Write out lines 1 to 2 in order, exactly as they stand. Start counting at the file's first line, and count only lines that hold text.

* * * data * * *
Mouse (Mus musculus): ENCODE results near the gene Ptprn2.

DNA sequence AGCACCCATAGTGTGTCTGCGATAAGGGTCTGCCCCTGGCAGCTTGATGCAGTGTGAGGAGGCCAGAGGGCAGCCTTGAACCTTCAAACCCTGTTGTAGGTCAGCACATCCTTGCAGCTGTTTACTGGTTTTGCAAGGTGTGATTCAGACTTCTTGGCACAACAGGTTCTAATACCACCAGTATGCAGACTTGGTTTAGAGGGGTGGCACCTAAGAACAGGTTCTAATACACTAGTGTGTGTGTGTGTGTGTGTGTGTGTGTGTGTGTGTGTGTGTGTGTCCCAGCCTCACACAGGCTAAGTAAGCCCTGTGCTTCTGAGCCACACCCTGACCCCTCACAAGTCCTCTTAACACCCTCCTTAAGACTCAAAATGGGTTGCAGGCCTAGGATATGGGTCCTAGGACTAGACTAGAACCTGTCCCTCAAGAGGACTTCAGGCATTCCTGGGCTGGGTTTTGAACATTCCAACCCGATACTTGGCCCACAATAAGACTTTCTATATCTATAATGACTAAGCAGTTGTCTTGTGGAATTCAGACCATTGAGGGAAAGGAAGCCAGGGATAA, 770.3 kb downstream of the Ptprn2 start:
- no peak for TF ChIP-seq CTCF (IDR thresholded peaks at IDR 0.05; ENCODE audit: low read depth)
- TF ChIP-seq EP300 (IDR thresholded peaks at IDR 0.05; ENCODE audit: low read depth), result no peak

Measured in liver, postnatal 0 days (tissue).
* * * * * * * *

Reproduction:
Mouse (Mus musculus): ENCODE results near the gene Ptprn2.

DNA sequence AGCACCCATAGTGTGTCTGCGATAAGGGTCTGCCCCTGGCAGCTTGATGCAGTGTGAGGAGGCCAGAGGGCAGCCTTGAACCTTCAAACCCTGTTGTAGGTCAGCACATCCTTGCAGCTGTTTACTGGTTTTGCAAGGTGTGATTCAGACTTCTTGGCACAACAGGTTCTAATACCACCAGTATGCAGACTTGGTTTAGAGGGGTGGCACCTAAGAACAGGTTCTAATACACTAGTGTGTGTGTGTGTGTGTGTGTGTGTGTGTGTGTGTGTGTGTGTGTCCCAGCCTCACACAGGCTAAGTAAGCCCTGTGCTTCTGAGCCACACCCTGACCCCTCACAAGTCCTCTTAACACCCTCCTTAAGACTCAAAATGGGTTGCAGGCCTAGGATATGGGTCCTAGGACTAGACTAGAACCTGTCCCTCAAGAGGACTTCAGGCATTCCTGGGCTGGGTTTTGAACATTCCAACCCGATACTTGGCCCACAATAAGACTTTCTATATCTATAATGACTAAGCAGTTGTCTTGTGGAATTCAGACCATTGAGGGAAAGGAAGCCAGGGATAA, 770.3 kb downstream of the Ptprn2 start: